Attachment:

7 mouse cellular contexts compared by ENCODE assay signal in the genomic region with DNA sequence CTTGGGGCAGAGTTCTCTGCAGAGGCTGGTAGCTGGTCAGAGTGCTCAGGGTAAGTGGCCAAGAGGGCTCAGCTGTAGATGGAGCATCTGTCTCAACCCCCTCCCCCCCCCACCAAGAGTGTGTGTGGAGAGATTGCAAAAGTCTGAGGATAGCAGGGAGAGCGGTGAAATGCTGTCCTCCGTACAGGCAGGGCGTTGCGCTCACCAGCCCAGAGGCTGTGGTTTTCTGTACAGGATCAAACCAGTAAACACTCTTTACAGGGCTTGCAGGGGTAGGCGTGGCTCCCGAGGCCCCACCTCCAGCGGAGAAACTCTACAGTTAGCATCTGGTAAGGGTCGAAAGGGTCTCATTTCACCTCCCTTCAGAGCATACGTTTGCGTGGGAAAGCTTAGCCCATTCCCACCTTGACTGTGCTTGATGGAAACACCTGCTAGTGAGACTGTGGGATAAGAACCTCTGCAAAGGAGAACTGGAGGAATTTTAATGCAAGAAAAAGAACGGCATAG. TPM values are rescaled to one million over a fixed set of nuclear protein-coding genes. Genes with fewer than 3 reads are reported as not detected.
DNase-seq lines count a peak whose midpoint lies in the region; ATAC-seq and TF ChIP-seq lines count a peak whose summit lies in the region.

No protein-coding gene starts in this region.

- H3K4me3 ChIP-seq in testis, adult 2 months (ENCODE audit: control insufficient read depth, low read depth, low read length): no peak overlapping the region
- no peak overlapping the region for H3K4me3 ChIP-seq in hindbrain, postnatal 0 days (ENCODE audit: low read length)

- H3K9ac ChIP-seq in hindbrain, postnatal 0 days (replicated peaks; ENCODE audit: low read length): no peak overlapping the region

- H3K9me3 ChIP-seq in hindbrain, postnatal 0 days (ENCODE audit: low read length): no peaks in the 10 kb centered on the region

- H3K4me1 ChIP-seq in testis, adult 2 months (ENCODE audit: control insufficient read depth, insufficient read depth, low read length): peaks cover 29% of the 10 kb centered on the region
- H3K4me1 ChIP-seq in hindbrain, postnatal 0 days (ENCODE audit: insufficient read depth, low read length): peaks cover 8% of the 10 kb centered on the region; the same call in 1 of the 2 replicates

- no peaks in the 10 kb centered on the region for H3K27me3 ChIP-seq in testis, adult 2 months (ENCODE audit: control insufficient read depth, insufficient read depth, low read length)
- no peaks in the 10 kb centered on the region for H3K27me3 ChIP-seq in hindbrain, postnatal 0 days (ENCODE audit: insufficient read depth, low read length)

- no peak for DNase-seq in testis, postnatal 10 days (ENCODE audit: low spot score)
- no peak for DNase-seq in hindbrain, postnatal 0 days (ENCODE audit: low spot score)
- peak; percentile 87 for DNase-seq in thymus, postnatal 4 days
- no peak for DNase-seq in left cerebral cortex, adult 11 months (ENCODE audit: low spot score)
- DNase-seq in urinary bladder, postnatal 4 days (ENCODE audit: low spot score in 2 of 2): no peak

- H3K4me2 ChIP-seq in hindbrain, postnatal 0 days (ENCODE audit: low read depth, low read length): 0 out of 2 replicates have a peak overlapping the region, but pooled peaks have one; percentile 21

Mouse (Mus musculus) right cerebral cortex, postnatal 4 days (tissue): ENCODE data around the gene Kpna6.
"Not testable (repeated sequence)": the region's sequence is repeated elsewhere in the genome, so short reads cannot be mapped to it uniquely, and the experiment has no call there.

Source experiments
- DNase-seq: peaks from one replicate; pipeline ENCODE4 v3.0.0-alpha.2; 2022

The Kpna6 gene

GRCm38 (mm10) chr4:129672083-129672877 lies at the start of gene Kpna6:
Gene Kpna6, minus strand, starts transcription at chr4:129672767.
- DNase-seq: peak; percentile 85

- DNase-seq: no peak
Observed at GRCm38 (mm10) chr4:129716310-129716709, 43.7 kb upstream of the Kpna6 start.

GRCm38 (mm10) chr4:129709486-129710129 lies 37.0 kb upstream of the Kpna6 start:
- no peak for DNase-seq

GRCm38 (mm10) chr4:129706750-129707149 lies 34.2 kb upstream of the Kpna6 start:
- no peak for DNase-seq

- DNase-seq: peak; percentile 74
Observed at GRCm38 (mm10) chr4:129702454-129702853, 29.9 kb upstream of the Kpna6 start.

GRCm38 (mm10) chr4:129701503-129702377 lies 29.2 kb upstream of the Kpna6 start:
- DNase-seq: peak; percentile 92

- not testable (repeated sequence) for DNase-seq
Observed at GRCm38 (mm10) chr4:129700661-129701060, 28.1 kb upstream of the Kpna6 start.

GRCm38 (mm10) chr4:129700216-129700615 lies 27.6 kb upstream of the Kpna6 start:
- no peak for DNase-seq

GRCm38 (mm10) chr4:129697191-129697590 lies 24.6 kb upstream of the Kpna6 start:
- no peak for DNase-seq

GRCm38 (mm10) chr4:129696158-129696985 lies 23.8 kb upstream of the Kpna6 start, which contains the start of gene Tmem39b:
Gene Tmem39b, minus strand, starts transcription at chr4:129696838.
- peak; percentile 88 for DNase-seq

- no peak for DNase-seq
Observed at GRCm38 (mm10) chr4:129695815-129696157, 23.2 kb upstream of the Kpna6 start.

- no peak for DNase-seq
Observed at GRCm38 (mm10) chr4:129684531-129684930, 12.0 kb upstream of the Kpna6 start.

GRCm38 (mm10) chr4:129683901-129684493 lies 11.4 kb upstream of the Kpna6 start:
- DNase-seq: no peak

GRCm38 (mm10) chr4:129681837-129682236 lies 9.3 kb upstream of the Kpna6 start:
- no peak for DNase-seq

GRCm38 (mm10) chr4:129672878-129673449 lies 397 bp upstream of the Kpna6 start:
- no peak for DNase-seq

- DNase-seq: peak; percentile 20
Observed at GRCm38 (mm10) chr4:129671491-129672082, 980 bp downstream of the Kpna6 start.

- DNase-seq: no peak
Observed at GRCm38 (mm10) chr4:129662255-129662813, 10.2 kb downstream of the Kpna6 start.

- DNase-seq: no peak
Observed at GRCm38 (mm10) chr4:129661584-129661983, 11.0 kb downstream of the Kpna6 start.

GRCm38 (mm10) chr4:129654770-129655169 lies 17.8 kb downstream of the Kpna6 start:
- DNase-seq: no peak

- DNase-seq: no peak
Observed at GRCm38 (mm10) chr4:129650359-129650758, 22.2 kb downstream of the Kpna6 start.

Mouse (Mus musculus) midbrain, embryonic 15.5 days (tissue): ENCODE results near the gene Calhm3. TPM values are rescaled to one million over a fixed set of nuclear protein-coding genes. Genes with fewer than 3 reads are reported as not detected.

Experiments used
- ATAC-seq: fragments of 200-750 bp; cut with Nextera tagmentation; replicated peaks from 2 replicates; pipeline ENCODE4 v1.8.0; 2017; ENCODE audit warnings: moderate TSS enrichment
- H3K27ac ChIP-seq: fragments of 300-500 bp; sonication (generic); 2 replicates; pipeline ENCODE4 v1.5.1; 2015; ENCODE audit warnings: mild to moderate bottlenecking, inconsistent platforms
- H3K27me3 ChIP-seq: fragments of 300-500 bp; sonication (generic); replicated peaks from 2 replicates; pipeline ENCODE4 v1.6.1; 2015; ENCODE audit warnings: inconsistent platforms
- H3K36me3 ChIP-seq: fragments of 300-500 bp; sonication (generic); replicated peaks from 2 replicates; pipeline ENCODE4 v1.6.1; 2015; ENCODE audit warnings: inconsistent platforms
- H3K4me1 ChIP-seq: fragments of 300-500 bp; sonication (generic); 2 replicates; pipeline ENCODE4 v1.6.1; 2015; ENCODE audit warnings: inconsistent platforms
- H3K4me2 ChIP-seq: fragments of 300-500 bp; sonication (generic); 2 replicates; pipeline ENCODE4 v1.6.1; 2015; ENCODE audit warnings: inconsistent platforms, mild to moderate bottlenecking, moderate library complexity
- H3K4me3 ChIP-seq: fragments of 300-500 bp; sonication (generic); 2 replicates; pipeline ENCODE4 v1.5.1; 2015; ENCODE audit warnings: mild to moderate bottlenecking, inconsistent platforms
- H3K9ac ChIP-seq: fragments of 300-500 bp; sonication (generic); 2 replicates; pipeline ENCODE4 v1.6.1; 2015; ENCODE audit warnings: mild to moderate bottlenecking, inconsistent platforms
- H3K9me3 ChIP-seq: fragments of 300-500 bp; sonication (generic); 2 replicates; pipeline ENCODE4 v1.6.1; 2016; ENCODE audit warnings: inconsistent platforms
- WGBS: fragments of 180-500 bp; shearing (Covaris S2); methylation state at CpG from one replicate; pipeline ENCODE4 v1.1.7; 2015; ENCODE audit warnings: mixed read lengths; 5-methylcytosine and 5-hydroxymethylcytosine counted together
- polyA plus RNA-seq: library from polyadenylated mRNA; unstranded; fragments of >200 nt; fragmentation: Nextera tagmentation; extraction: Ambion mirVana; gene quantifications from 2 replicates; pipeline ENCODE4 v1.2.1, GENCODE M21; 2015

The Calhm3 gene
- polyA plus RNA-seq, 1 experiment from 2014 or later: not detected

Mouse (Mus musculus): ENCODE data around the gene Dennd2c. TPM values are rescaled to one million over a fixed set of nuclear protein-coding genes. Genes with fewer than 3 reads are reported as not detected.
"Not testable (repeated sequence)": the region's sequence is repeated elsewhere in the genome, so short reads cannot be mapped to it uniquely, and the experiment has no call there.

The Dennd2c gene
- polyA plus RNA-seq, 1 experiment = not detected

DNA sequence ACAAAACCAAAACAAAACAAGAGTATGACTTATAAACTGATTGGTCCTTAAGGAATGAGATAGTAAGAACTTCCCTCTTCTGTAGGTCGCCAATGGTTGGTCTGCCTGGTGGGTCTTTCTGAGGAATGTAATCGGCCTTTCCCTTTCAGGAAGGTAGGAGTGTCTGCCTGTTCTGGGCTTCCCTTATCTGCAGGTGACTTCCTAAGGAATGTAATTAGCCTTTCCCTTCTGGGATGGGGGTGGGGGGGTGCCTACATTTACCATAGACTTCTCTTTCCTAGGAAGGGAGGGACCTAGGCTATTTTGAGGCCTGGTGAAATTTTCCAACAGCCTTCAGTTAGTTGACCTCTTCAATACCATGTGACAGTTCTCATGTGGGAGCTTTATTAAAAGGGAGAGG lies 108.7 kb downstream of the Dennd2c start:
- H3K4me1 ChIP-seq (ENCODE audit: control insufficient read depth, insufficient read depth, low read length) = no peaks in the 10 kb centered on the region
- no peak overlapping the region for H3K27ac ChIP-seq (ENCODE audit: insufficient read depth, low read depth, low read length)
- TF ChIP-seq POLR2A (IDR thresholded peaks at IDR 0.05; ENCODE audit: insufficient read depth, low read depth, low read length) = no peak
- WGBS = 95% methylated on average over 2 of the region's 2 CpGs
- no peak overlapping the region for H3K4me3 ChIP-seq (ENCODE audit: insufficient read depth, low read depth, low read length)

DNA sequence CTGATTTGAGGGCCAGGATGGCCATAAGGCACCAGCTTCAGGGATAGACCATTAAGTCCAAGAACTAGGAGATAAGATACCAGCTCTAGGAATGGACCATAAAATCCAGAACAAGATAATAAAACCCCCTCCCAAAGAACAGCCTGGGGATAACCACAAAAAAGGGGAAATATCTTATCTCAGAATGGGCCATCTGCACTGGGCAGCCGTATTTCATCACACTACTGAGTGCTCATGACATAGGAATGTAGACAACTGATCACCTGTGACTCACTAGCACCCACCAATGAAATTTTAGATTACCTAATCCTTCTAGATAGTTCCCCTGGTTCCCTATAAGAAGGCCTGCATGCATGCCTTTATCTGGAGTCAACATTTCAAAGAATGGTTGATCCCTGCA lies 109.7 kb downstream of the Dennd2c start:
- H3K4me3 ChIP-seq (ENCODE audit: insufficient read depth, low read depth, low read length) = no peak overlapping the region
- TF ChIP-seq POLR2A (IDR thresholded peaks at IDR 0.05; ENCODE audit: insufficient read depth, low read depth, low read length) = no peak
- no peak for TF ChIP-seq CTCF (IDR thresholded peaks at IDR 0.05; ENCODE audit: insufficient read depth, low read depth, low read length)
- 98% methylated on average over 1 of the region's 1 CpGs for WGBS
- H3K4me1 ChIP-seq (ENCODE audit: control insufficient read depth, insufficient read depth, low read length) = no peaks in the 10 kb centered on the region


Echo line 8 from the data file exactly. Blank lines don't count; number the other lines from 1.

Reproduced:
- H3K4me1 ChIP-seq in testis, adult 2 months (ENCODE audit: control insufficient read depth, insufficient read depth, low read length): peaks cover 29% of the 10 kb centered on the region